Have you ever played the game Two Truths and a Lie? It’s when someone tells you three things about themselves; two are true, and one is false. Your job is to spot the lie. Let’s play a version of that game about penguins. First, penguins swallow a lot of saltwater but purge it by sneezing. Second, penguins poop nitrous oxide that contributes to climate change. Third, there’s only one species of penguin in the Northern Hemisphere. Which is the lie?
Surprisingly, number three is the lie. There are 17 species of penguins, and they are all in the Southern Hemisphere. That means penguins do poop laughing gas that may contribute to climate change. Isn’t science fun? Let’s break down the research described in “Combined effects of glacial retreat and penguin activity on soil greenhouse gas fluxes on South Georgia, sub-Antarctica,” a May 2020 paper in Science of the Total Environment.
Nitrous Oxide Is No Laughing Matter
Nitrous oxide (N2O) is a chemical compound made up of nitrogen and oxygen. It is a versatile substance. It is a common ingredient in agricultural fertilizers. Nitrous oxide is used in rocket motors as an oxidizer. In motor racing, nitrous oxide makes it possible for engines to burn more fuel by providing extra oxygen during the combustion process. It’s added to cans of whipped cream and the like to help spray foods. Since the 1800s, it’s been used at parties because of its euphoria-inducing properties. Finally — and here’s where you probably know it best — it’s mixed with oxygen and inhaled as an anesthetic during medical and dental procedures as laughing gas.
What Do Penguins Have To Do With Nitrous Oxide?
Penguin colonies in Antarctica have been known to contain as many as 25,000 breeding pairs of penguins. That crowd produces a lot of guano — penguin feces. Penguin guano contains a lot of nitrogen because of the penguins’ diet of krill and fish. Nitrogen-rich guano wouldn’t itself fuel a rocket or fertilize a field, but guano changes when it hits the ground. Bacteria in the soil convert the nitrogen in that guano to N2O — laughing gas.
Researchers from the University of Copenhagen studied the environmental impact of guano-related N2O on the Antarctic island of South Georgia. Environmental impacts are a significant concern because, as explained by Professor Bo Elberling, “[Penguin guano] is truly intense — not least because nitrous oxide is 300 times more polluting than CO2.” CO2 (carbon dioxide) is a greenhouse gas that gets into the atmosphere as a byproduct of the burning of fossil fuels. Greenhouse gases like CO2 trap heat in the atmosphere, contributing to climate change. The effect of CO2 is well-known and oft-studied. The role of nitrous oxide — 300 times more polluting than CO2 — and the contribution by Antarctic penguins was the subject of the study by Elberling’s team.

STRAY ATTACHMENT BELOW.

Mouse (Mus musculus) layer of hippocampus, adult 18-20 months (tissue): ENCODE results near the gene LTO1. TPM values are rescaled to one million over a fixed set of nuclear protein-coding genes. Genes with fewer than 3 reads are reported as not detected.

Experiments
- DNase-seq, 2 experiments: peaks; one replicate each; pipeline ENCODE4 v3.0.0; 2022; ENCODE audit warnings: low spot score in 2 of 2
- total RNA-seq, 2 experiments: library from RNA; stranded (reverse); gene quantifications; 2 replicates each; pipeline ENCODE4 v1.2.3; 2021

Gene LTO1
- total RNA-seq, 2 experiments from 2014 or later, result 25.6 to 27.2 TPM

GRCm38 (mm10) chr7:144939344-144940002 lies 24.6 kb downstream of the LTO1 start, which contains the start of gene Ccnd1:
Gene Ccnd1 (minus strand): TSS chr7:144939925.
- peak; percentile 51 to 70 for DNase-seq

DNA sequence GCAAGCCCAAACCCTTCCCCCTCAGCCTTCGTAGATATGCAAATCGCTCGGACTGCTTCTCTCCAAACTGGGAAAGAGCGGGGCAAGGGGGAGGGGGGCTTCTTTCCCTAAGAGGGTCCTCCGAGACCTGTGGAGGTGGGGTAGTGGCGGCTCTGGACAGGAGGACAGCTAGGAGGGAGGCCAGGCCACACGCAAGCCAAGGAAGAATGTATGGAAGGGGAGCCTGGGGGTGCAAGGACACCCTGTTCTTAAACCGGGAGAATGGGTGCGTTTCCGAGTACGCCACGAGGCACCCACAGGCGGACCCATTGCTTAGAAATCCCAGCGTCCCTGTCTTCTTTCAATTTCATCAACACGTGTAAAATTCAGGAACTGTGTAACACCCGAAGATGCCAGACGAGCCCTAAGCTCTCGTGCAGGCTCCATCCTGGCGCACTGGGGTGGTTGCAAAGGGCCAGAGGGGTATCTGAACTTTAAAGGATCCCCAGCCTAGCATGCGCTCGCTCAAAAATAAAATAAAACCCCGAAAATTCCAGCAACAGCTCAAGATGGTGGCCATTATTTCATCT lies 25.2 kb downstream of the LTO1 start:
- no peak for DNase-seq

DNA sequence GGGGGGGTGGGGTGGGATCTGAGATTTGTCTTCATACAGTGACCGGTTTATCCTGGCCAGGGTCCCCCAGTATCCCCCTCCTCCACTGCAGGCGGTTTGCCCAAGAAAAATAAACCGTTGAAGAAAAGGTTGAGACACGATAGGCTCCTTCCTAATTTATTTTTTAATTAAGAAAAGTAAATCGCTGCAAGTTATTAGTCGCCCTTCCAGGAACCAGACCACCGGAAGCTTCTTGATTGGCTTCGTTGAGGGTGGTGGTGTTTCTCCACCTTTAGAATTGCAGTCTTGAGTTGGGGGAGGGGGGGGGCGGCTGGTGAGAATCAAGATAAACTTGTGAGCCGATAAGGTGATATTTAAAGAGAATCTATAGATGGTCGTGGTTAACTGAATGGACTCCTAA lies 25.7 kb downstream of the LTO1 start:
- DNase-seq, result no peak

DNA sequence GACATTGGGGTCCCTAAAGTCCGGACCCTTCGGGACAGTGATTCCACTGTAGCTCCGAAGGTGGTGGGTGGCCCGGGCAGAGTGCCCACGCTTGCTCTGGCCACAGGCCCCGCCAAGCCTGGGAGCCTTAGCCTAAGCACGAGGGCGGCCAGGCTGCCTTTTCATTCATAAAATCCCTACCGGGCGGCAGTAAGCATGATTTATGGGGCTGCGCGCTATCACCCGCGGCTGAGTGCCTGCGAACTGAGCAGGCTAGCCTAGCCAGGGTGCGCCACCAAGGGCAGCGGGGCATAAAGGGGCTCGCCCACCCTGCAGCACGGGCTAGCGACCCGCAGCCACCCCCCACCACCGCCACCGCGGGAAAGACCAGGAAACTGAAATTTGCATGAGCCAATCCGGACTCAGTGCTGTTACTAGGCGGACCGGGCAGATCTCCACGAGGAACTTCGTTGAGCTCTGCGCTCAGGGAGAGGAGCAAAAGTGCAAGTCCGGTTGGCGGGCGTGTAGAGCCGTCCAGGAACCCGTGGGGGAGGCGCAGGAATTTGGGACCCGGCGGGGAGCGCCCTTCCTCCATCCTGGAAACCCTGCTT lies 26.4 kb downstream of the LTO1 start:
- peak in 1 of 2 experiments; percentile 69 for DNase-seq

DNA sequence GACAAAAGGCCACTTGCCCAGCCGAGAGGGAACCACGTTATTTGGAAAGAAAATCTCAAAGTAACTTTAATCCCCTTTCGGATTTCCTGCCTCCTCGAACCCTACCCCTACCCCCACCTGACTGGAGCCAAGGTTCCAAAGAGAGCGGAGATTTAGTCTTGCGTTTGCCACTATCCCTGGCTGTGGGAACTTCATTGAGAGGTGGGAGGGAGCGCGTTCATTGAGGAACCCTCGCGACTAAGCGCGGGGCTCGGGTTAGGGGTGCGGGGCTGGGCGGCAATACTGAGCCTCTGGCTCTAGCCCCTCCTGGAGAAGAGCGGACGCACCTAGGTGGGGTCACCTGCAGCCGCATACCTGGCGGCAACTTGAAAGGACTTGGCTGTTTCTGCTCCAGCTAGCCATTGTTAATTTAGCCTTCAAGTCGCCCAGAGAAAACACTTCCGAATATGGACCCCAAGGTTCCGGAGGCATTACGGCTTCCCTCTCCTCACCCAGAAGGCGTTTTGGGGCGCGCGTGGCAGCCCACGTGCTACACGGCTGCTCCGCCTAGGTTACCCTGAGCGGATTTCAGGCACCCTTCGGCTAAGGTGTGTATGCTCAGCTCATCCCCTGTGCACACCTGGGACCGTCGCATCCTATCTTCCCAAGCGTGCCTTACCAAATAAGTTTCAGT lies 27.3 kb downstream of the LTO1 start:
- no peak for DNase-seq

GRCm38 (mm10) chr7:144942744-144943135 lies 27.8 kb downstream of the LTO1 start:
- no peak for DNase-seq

The researchers believe that understanding the wide range of sources of greenhouse gases and their impacts is important, they but determined that penguin-produced laughing gas is not itself a serious threat. The University of Copenhagen’s May 2020 release stated:
While nitrous oxide emissions in this case are not enough to impact Earth’s overall energy budget, our findings contribute to new knowledge about how penguin colonies affect the environment around them, which is interesting because colonies are generally becoming more and more widespread.
Research Is Risky
Relieved as the world probably is to hear that penguin poop may not be a significant contributor to climate change, there is even more to this story. Penguin poop is indeed a significant threat. It’s a significant threat to the sobriety, concentration, focus, and poker-facedness of scientific researchers. Apparently working so deeply with penguin poop rendered the researchers just a little giddy and ill:
After nosing about in guano for several hours, one goes completely cuckoo. One begins to feel ill and get a headache. The small nitrous oxide cylinders that you see lying in and floating around Copenhagen are no match for this heavy dose, which results from a combination of nitrous oxide with hydrogen sulphide and other gases.
Isn’t science fun?! Penguin poop produces so much laughing gas that Danish researchers go cuckoo over it.
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